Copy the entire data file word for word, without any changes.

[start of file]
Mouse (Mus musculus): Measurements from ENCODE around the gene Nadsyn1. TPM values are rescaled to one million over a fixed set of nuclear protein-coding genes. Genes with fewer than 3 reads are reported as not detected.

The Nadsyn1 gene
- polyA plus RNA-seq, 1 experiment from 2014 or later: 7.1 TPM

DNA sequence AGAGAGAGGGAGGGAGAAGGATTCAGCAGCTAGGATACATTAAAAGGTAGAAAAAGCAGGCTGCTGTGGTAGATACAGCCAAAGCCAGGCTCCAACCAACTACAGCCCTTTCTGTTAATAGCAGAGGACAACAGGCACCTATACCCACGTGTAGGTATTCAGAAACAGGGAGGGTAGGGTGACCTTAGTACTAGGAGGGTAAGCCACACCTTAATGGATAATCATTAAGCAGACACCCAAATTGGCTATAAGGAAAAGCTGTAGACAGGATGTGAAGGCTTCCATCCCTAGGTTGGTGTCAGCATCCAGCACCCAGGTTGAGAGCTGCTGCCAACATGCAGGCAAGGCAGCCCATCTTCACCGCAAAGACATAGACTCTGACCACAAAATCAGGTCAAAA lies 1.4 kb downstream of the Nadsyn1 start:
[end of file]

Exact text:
Mouse (Mus musculus): Measurements from ENCODE around the gene Nadsyn1. TPM values are rescaled to one million over a fixed set of nuclear protein-coding genes. Genes with fewer than 3 reads are reported as not detected.

The Nadsyn1 gene
- polyA plus RNA-seq, 1 experiment from 2014 or later: 7.1 TPM

DNA sequence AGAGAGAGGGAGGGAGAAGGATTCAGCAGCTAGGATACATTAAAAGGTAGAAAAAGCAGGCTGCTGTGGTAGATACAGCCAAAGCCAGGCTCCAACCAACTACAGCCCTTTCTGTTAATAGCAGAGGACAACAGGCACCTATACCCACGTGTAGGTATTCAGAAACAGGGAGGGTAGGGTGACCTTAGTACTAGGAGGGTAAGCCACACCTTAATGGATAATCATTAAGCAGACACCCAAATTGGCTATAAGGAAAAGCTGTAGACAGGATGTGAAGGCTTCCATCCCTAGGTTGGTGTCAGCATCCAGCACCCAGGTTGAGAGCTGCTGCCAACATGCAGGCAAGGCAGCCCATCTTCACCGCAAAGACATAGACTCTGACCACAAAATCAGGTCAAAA lies 1.4 kb downstream of the Nadsyn1 start: